Molecular mechanisms of burrowing behavior

Profiles in Science | Hopi E. Hoekstra Digging Deep in the DNA By JAMES GORMAN Published: January 28, 2013 “New York Times”

Excerpt: “Decades ago the evolutionary biologist Richard Dawkins suggested that one could study the evolution and genetics of behavior just the way one studies the evolution of body shape: concentrate on what animals build — birds’s nests, beaver dams, termite mounds — and treat them like beak length or coat color.”

My comment: Is Dawkins aware that “Reproductive isolation evidently can arise with little or no morphological differentiation.“–Dobzhansky (1972). Beak length, coat color, and what animals build have nothing to do with the evolution and genetics of behavior.  For contrast, also mentioned in this article is Cori Bargmann, who is likely to be aware of how molecular epigenetics contribute to nutrient-dependent speciation in “predatory” worms compared to “grazing” worms. Speciation is pheromone-controlled.

This brings us to the comment by Gene Robinson, who is an expert on nutrient-dependent pheromone-controlled hormone-organized and hormone-activated behavior in honeybees.  He indicates it will be hard to find the genes for differences in the burrowing behavior of the mammals Hopi Hoekstra is studying.

Clearly, adaptive evolution is nutrient-dependent and pheromone-controlled which makes it non-random. It is controlled from the bottom up by nutrients, and from the top-down by the metabolism of the nutrients to species-specific pheromones. The molecular mechanisms of adaptive evolution, which are clear to Bargmann and to Robinson, exemplify a point-of-attack that should be used to counter Dawkin’s nonsensical theoretical approach. Something went horribly wrong in the context of adaptive evolution when Dawkins suggested it was driven by phenotypic expression (morphology) or that it could be studied via examination of what animals build.

What’s wrong with this article is that molecular biology is mixed with nonsensical theory in a disturbing mess of facts and factoids. We might otherwise have learned that the differences in the burrowing behavior will obviously turn out to be nutrient-dependent and pheromone-controlled via epigenetic effects on genetically predisposed behaviors as occurs with speciation from microbes to man.   Instead, someone might get the idea that the study of beak length and coat color will lead us to a better understanding of how random mutations cause adaptive evolution at a time when most people know that adaptive evolution is nutrient-dependent and pheromone-controlled.

See also: Blind Mole Rats Show Evolution in Action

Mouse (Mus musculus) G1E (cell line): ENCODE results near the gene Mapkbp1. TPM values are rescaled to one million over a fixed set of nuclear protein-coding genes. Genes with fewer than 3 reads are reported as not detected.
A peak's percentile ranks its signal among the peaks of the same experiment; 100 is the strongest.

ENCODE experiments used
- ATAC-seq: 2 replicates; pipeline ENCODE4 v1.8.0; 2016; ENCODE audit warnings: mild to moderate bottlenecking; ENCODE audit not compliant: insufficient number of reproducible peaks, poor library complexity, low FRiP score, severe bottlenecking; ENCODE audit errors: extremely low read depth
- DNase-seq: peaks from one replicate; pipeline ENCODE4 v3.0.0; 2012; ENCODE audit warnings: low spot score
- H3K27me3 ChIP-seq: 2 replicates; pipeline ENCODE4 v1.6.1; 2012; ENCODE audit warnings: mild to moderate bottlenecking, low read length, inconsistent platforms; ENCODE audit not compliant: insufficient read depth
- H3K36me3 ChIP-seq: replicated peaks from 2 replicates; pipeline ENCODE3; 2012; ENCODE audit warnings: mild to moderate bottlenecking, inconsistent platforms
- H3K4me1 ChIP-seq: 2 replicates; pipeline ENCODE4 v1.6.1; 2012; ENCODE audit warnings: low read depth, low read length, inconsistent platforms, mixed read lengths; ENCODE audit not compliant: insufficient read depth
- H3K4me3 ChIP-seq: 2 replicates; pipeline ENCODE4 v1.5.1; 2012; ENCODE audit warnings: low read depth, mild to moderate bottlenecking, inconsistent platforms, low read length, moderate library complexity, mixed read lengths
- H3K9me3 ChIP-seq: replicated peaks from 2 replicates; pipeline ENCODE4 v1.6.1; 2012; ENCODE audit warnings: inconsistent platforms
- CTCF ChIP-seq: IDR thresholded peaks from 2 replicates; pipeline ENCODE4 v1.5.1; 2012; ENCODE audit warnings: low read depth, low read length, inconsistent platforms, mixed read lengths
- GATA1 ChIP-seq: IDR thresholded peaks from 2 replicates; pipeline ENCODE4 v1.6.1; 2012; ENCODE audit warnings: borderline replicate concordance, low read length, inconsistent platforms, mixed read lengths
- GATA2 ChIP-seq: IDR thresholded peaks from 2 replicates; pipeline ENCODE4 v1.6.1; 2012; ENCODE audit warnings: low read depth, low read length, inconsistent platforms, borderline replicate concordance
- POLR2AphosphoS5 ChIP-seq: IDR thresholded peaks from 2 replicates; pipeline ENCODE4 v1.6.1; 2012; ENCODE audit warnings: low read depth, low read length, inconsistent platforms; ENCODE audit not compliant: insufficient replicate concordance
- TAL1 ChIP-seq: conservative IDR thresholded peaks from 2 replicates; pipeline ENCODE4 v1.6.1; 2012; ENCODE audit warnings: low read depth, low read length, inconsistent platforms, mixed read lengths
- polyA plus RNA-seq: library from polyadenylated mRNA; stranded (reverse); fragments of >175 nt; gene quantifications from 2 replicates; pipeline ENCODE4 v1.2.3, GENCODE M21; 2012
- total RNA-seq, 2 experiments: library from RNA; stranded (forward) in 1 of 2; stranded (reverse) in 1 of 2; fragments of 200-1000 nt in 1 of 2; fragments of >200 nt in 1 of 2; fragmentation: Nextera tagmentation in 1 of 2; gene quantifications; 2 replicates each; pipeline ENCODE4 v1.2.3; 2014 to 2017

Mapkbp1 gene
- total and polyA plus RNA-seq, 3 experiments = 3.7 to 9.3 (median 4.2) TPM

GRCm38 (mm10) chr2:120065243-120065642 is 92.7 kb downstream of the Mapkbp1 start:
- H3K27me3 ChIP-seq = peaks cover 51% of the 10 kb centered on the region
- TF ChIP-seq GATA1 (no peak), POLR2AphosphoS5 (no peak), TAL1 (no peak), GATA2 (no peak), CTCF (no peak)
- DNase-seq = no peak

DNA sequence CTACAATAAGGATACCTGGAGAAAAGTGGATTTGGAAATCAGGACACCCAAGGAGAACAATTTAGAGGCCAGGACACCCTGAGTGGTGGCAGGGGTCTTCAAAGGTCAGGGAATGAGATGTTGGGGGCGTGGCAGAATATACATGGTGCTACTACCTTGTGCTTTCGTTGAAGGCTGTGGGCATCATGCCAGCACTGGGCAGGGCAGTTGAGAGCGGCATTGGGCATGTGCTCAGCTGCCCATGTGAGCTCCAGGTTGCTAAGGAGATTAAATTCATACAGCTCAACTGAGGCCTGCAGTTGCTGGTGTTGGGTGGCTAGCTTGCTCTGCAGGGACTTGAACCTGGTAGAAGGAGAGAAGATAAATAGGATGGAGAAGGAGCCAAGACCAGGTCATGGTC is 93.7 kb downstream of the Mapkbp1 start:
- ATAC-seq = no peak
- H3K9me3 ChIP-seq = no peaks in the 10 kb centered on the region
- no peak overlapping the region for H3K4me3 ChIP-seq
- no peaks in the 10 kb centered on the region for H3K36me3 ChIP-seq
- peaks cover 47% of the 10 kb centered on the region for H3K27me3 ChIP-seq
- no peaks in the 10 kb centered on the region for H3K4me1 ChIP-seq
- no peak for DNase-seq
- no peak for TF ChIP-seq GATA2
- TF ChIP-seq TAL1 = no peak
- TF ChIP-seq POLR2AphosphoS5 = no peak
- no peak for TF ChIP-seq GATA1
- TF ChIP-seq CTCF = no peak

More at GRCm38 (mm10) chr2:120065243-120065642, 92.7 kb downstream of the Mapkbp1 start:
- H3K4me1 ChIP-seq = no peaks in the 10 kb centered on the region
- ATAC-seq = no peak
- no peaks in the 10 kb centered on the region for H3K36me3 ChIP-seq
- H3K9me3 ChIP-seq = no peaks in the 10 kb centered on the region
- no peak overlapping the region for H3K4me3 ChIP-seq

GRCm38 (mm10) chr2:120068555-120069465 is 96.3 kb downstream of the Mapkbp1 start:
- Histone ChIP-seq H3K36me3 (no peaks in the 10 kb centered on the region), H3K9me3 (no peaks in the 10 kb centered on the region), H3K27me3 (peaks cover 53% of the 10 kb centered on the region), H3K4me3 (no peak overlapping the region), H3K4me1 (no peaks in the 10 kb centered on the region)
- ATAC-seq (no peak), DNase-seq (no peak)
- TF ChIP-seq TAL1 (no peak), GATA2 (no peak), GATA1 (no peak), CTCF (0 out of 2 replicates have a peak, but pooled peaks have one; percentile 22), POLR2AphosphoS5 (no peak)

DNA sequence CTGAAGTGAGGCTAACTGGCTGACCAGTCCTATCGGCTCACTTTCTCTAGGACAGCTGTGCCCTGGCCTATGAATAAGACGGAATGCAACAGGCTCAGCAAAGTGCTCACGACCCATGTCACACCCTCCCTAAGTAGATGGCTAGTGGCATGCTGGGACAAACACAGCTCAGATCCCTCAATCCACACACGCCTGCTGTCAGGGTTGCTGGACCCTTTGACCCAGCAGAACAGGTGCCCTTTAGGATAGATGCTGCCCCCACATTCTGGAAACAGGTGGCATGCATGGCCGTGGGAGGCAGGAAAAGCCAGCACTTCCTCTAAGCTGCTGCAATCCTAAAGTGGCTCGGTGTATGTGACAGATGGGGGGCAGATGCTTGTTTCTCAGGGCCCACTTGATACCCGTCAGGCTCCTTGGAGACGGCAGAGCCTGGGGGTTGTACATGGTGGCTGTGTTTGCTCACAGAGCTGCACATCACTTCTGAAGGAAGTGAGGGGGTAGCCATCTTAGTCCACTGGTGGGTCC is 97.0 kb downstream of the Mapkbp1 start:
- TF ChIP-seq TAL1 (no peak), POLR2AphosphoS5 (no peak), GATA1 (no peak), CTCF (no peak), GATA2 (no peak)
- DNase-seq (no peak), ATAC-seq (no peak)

by Colin Barras on 28 January 2013, 3:00 PM

Excerpt: “He has preliminary evidence that female and male mole rats taken from one soil type prefer to mate with each other even in the presence of mole rats from the other soil type—although he says more work must be done to show that this preference is strong enough to explain the genetic differences.”

My comment: A slight difference in glucose uptake in microbes is sufficient to cause pheromone-controlled speciation and sex differences at the advent of sexual reproduction in yeasts.

 

About James V. Kohl 1307 Articles
James Vaughn Kohl was the first to accurately conceptualize human pheromones, and began presenting his findings to the scientific community in 1992. He continues to present to, and publish for, diverse scientific and lay audiences, while constantly monitoring the scientific presses for new information that is relevant to the development of his initial and ongoing conceptualization of human pheromones. Recently, Kohl integrated scientific evidence that pinpoints the evolved neurophysiological mechanism that links olfactory/pheromonal input to genes in hormone-secreting cells of tissue in a specific area of the brain that is primarily involved in the sensory integration of olfactory and visual input, and in the development of human sexual preferences. His award-winning 2007 article/book chapter on multisensory integration: The Mind’s Eyes: Human pheromones, neuroscience, and male sexual preferences followed an award winning 2001 publication: Human pheromones: integrating neuroendocrinology and ethology, which was coauthored by disinguished researchers from Vienna. Rarely do researchers win awards in multiple disciplines, but Kohl’s 2001 award was for neuroscience, and his 2007 “Reiss Theory” award was for social science. Kohl has worked as a medical laboratory scientist since 1974, and he has devoted more than twenty-five years to researching the relationship between the sense of smell and the development of human sexual preferences. Unlike many researchers who work with non-human subjects, medical laboratory scientists use the latest technology from many scientific disciplines to perform a variety of specialized diagnostic medical testing on people. James V. Kohl is certified with: * American Society for Clinical Pathology * American Medical Technologists James V. Kohl is a member of: * Society for Neuroscience * Society for Behavioral Neuroendocrinology * Association for Chemoreception Sciences * Society for the Scientific Study of Sexuality * International Society for Human Ethology * American Society for Clinical Laboratory Science * Mensa, the international high IQ society